Kazakh Capital’s Emergency Medical Services Handling Increased Pandemic Workload With Utmost Professionalism

NUR-SULTAN – The workload on the emergency medical services (EMS) significantly increased during the pandemic in all parts of the world. Approximately 1,400 Kazakh ambulance teams circulate daily to serve around 18,000 calls in Kazakhstan.

Photo credit: elorda.info.

The Kazakh government introduced lockdown measures in mid-March and managed to keep the COVID-19 spread low and boasts among the lowest mortality numbers of all infected countries. However, the low rate blinded many people to the dangers of the virus, which came along later with the weakening of quarantine measures. Many neglected social distancing rules, which resulted in a 10 percent increase in calls to EMS in June.

The ambulance service in Nur-Sultan had seen a four time increase in emergency calls. In June, the number of calls increased from approximately 1,000-1,500 to 4,500 calls in a week, Murat Orazbayev, the director of the Nur-Sultan medical care station, explained during a recent press briefing.

According to Orazbayev, the EMS in Nur-Sultan had the situation under control as it’s ambulance experienced only a 5 percent instance of delayed arrivals. In the period from June 15-22, in particular, the number of calls reached over 22,000. This increased the average wait time from 12 to 13 minutes, he added.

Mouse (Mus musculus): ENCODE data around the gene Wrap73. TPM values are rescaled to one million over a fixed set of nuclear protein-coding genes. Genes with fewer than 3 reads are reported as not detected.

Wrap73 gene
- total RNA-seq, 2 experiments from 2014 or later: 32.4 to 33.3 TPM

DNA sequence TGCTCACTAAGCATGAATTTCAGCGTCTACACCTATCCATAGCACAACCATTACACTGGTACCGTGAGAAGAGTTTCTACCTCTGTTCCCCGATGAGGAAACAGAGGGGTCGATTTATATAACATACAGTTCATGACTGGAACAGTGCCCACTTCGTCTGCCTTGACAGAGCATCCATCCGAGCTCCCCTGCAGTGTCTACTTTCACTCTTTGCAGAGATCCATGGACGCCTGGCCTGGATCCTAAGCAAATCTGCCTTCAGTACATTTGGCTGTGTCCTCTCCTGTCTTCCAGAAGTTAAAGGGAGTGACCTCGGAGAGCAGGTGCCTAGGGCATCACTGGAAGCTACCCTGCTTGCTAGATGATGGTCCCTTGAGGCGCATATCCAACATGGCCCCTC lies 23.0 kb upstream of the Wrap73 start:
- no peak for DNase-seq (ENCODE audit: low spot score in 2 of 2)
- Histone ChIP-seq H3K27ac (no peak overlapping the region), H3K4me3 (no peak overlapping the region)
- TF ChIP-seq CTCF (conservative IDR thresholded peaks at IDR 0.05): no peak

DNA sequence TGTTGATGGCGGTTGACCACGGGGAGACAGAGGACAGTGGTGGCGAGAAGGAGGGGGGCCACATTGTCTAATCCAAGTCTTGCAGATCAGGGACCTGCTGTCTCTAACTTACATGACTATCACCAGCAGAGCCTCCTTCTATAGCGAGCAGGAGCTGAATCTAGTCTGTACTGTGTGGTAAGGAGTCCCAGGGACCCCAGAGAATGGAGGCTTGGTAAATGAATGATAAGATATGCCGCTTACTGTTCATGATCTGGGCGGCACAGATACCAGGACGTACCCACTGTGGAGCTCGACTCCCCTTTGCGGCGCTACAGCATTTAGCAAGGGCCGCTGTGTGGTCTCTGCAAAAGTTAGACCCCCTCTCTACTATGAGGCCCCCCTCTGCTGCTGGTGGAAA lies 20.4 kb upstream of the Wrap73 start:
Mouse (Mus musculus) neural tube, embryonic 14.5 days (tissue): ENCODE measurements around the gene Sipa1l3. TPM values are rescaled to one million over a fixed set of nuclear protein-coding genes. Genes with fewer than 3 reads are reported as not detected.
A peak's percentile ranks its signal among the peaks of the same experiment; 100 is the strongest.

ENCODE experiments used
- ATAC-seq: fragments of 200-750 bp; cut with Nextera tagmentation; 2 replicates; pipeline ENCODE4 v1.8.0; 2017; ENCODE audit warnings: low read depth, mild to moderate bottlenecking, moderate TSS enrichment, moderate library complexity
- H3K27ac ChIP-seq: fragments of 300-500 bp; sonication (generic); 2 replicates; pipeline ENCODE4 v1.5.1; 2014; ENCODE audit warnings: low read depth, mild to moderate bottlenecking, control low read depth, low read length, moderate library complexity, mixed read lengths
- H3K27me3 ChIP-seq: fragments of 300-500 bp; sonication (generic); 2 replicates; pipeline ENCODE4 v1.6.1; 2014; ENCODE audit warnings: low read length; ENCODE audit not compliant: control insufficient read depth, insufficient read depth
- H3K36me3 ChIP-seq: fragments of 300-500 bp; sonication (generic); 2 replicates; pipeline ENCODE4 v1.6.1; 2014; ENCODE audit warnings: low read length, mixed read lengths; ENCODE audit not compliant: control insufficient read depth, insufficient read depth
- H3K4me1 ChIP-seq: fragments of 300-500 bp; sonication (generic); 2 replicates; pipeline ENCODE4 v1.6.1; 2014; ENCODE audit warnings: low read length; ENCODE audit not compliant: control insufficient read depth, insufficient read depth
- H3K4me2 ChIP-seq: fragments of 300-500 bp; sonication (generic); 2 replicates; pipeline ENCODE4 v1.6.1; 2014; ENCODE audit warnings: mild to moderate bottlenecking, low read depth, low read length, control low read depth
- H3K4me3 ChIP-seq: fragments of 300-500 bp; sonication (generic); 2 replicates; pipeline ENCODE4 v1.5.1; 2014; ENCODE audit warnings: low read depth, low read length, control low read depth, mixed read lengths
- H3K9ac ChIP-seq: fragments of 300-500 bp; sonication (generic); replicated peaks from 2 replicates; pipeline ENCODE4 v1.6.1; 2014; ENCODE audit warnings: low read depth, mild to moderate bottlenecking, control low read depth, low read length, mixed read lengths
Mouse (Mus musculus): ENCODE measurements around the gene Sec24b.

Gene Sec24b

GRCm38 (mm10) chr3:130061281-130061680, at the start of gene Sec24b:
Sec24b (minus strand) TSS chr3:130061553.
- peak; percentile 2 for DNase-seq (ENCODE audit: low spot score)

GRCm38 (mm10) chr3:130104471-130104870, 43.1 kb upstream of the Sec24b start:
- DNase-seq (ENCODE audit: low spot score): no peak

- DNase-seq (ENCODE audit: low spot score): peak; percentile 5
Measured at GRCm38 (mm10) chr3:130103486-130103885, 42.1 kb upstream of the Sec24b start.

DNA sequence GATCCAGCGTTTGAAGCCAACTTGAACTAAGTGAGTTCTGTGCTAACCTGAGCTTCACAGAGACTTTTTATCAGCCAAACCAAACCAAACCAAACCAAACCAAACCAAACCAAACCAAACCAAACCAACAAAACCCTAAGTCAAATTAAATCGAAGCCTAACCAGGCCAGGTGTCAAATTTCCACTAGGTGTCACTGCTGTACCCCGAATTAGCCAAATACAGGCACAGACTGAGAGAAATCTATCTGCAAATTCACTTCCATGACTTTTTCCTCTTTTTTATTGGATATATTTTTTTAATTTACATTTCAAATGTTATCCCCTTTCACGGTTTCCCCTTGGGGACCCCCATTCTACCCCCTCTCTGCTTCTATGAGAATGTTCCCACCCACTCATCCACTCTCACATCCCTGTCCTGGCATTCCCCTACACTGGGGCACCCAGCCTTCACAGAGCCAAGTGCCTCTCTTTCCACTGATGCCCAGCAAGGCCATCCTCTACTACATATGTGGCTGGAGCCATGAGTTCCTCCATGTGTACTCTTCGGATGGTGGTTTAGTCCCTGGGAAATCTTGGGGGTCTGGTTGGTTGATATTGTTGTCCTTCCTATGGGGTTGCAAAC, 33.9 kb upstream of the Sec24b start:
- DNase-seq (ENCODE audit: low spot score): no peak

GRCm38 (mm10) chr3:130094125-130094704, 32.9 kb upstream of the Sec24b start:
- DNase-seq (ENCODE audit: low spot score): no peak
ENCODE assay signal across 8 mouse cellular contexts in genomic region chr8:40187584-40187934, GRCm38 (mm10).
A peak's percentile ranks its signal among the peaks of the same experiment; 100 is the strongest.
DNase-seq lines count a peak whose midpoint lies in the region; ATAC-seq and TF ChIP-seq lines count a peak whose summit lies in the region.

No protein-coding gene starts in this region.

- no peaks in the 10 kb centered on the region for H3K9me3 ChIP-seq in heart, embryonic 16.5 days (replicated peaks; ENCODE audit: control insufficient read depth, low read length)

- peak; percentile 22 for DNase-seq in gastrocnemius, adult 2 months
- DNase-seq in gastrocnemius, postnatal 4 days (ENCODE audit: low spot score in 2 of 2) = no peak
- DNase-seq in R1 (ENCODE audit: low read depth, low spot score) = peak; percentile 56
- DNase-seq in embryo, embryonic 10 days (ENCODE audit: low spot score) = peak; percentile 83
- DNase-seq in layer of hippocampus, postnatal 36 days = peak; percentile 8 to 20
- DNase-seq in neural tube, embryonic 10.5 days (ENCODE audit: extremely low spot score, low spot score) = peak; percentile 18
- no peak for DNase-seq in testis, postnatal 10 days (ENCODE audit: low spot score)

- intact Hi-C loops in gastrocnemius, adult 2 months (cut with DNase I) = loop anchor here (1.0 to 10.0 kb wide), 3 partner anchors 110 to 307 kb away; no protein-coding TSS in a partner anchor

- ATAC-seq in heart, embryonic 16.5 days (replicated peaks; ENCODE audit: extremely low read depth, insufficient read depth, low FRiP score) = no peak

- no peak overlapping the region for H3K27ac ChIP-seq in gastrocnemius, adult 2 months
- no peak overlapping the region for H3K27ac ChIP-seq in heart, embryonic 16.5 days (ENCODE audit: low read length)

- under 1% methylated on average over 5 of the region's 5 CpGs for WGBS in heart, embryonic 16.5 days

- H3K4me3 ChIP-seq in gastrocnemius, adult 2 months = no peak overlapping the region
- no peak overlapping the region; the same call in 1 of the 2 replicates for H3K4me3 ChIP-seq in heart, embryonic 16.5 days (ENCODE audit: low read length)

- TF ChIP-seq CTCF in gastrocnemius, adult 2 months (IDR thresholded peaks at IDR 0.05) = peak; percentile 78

“The EMS during COVID-19 works within verified algorithms, which were developed based on the best international experience,” said Bakhtiyar Dzhusipov, a board chairperson of the National Coordination Center for Emergency Medicine.

The increase is mainly due to patients who have signs of acute respiratory illness. However, there are also a significant number of calls with requests for a consultation, said experts.

The National Coordination Center for Emergency Medicine began to deploy special call centers. The load on the capital’s EMS dispatchers and call centres eased with the addition of five remote keys with dispatchers, and seven in the contact center, Orazbaev said.

In assistance to dispatchers and call centers, the people in Nur-Sultan can call the EMS with a telegram bot. The patients also will soon be able to contact doctors with telemedical instruments on iDoctor.kz.

The Kazakh Ministry of Healthcare plans to continue increasing the number of ambulance cars, dispatchers, and medical workers to ease the workload on the EMS and eliminate delays. As of today, the EMS has 1,967 units of ambulance vehicles, 66.6 percent of which operate in urban areas. The government will purchase 807 more units from domestic producers this year.

“Currently, phased production of ambulance cars are in progress. In general, by the end of November this year, we plan to put into operation an entire new fleet of ambulance vehicles,” said Dzhusipov.

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